Pressure and obstructive symptoms of hemangiomas include stridor or difficulty breathing. Blurred vision can occur with retinal hemangiomas.
Diagnostic Workup for Hemangiomas in Children
The same factors that regulate the tumor’s proliferation and differentiation can also be used to assess the tumor’s degree of proliferation and to determine the current phase of the tumor ‘early proliferative phase versus the involution phase’. The measurement of serum vascular endothelial growth factor and urinary beta fibroblast growth factor levels might correlate with the proliferation of the tumor. Matrix metalloproteinases which are secreted by the recruited myeloid cells are usually increased once the tumor becomes well-differentiated and when the involution phase starts.
When cutaneous tumors are surgically removed, it is beneficial to differentiate between hemangiomas and other vascular tumors. Glucose transporter 1 (GLUT-1) stain is positive in proliferating and involuting hemangiomas, but negative in other vascular tumors.
Before surgical planning for the removal of the cutaneous or internal hemangioma, adequate imaging of the tumor is indicated for proper delineation of the tumor’s margins and extent. Magnetic resonance imaging (MRI) is the preferred imaging modality for the evaluation of infantile hemangiomas. MRI with intravenous gadolinium can help in the differentiation between proliferating and involuting hemangiomas. Proliferative hemangiomas might resemble high-flow vascular lesions, such as arteriovenous malformations, while involuting hemangiomas can resemble low-flow vascular lesions such as venous malformations.
Ultrasonography can also differentiate between hemangiomas and other liver tumors, such as liver cysts, but is not helpful in the delineation of the tumor’s extent. Arterial Doppler can be used to visualize the increased blood flow to the tumor.
Children presenting with breathing difficulties or stridor should undergo chest and neck x-ray imaging. This technique is fast and reliable in excluding upper airway obstruction.
Treatment of Hemangiomas in Children
Hemangiomas that are small and do not cause any other symptoms to the child should be left untreated because of the very high probability of spontaneous involution. When hemangiomas become symptomatic or problematic to the child or her or his caregivers, medical therapy might be warranted.
The first-line medical therapy for hemangiomas in children is the beta-blocker propranolol. Propranolol has been found to induce involution of infantile hemangiomas. Trial of corticosteroid therapy is considered in patients whom beta-blockers are contraindicated. Other agents with antiangiogenic properties include vincristine and interferon.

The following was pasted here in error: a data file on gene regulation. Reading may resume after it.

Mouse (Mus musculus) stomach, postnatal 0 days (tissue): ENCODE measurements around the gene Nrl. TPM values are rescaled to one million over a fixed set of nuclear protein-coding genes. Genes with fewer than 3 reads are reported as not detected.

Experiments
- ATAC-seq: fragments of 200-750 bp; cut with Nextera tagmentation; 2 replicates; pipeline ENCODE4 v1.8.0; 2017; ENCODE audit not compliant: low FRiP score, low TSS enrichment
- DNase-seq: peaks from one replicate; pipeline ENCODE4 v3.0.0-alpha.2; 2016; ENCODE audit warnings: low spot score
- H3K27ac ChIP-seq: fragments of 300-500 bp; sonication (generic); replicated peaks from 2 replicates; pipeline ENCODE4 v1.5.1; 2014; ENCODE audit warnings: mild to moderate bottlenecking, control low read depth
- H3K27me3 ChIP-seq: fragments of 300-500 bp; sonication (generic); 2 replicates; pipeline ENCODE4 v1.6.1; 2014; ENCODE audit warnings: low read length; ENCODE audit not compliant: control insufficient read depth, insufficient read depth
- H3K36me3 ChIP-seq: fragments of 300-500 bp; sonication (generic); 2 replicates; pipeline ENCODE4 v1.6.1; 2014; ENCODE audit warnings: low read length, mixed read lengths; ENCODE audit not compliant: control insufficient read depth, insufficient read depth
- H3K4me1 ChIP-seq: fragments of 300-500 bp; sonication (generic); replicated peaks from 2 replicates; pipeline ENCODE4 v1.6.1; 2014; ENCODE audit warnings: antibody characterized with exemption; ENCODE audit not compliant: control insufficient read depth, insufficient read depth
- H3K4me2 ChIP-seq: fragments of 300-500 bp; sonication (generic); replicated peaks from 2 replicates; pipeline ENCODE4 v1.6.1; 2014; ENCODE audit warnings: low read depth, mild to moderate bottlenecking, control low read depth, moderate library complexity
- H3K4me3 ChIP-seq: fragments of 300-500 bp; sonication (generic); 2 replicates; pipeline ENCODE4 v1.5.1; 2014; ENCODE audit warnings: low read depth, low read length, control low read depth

When medical treatment for symptomatic hemangiomas is initiated, close monitoring of the child is indicated. Infants should be evaluated for possible cardiovascular abnormalities, the frequency of dosing should be adjusted on an individual basis, and care must be taken to prevent hypoglycemia. The deleterious effects of hypoglycemia on the developing brain outweigh the benefits of treating the hemangioma in some children especially those with small and mildly problematic hemangiomas.
Laser surgery can be used to treat proliferating or involuting hemangiomas in children with excellent results. Pulsed-dye laser surgery is effective in children with ulcerating hemangiomas. Laser surgery should be repeated every two to four weeks until complete healing of the hemangioma happens.
Children with confirmed involuting hemangiomas might benefit from non-ablative fractional photothermolysis therapy. This technique helps with the common skin residue that can be seen after spontaneous involution of the tumors.
Surgical excision of hemangiomas should be limited to large, slowly involuting tumors. Early proliferative tumors carry a significant risk of hemorrhage if they are surgically excised. The main benefit of surgical excision of the tumors, as opposed to laser or medical therapy, is the availability of excisional biopsy tissue with surgical approaches for the confirmation of the diagnosis.
Hemangiomas may ulcerate and bleed either superficially or deep within the structures. Massive bleeding may lead to high output failure while ulceration may expose wounds sites that become infected.
Enlargement of hemangiomas may cause obstruction such as in the respiratory tract which causes difficulty in breathing. Obstruction of the visual pathway may lead to development of amblyopia.
Hemangiomas are also associated with post-operative cosmetic blemishes especially for facial lesions involving the lips and nose.